# Understanding how top-down operator precedence parsing works

*Published on January 21st, 2024.*

In a recent stream, Jonathan Blow and Casey Muratori discussed how to implement a parser for a programming language. Jon has been working on his own programming language, Jai, since around 2014.

Jai is not a toy language. It’s already being used to develop a serious 3D puzzle game with modern graphics, compute shaders, etc. It has advanced features like arbitrary compile-time code execution, implicit context that can be overwritten to provide configurable functionality to libraries, and the ability for meta-programs to intercept and alter constructs in the compiled program on the fly.

In that talk, they go over how expression parsing was implemented in the Jai compiler, the reason why it wasn’t ideal anymore, and how the replacement, top-down operator precedence parsing (TDOP), works.

There’s some material on TDOP online, but I’ve always found them hard to understand. It never really clicked. Nobody seemed to have a simple way of explaining it. That is, until Jon’s stream.

He laid out a few examples that make it clear how the technique works and how to implement it. The code is trivial.

I’m writing this down while things are still in my brain cache. It’ll come in handy if the details get fuzzy later. Maybe this will help you as well.

There’ll be some C-flavoured C++ code. Look away now if you’re afraid of pointers. Note that the code here does not deal with error cases. I kept it tight and simple to illustrate the concepts more clearly.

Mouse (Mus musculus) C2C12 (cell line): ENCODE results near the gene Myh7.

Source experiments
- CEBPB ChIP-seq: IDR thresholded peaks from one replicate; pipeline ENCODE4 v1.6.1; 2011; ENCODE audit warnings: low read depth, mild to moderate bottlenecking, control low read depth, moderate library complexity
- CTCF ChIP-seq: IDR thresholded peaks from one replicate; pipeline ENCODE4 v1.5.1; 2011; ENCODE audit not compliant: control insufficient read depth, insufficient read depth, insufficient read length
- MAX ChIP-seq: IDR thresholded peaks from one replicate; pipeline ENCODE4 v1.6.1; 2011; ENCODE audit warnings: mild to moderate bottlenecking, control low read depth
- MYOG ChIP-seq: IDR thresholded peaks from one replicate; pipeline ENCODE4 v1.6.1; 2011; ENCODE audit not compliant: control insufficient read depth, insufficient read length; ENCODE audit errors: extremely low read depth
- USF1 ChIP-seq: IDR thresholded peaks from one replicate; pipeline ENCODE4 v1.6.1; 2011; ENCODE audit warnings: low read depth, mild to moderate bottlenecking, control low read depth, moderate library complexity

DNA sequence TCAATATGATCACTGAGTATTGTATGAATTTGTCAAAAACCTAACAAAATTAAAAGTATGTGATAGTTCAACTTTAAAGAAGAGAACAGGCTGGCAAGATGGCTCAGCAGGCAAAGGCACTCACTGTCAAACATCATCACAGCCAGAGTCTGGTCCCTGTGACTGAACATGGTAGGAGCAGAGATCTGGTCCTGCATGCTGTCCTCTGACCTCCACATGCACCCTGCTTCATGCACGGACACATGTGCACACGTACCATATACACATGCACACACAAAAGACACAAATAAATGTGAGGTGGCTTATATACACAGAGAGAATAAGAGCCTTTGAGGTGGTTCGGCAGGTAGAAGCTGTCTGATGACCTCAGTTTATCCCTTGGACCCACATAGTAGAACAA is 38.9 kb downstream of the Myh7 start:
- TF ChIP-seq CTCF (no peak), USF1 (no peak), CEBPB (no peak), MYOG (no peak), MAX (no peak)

All credit to the ideas presented here goes to Jonathan Blow.

## A tiny expression language

Suppose we have an expression language that supports single-letter (lowercase) variable names and basic arithmetic operations (addition, subtraction, multiplication, and division).

Expressions in this language look like this:

```
a + b + c + d
a - b + c
a + b * c
a / b + c
```

Expressions such as `a + b + c + d`

and `a - b + c`

are trivial to evaluate: We can execute the `+`

or `-`

operators in any order and the result will be the same.
Things get tricky when we add `*`

and `/`

to the mix.

In `a + b * c`

, if we evaluate `a + b`

first and then multiply it by `c`

we get an incorrect result. The correct thing to do is to evaluate `b * c`

and then add `a`

.
The same applies to the expression `a / b + c`

: First do the division and then the addition.

To deal with the different evaluation order, we could use parentheses to make the order explicit: `a + b * c`

could be turned into `a + (b * c)`

and `a / b + c`

into `(a / b) + c`

.

If the a parser understands that parenteses indicate that section should be evaluated first, we don’t need to care about operator precedence. Just put the parentheses around the bits you care about and the parser will do the right thing. The problem is that this sucks to type and read (sorry Lisp people).

That’s where assigning precedences to different operators comes in: We can set up the precedence rules in a way that allows us to minimize the need to add explicit precedence markers (parentheses).

## What does operator precedence even mean

This always confused me. I’m not totally sure why. Maybe because of the way parsing works.

When parsing we (generally) create a tree structure that represents the content we want to manipulate. The tree encodes the language’s grammar rules. In the case of our expression language, the tree also represents the evaluation order of its subexpressions.
An expression like `a + b * c - d`

could look something like this in tree form:

`*`

is higher precedence than `+`

and must be evaluated before the `+`

. Since tree traversals start at the top, and we want the tree to encode the precedence of the operators, `b * c`

must be lower in the tree in relation to the `+`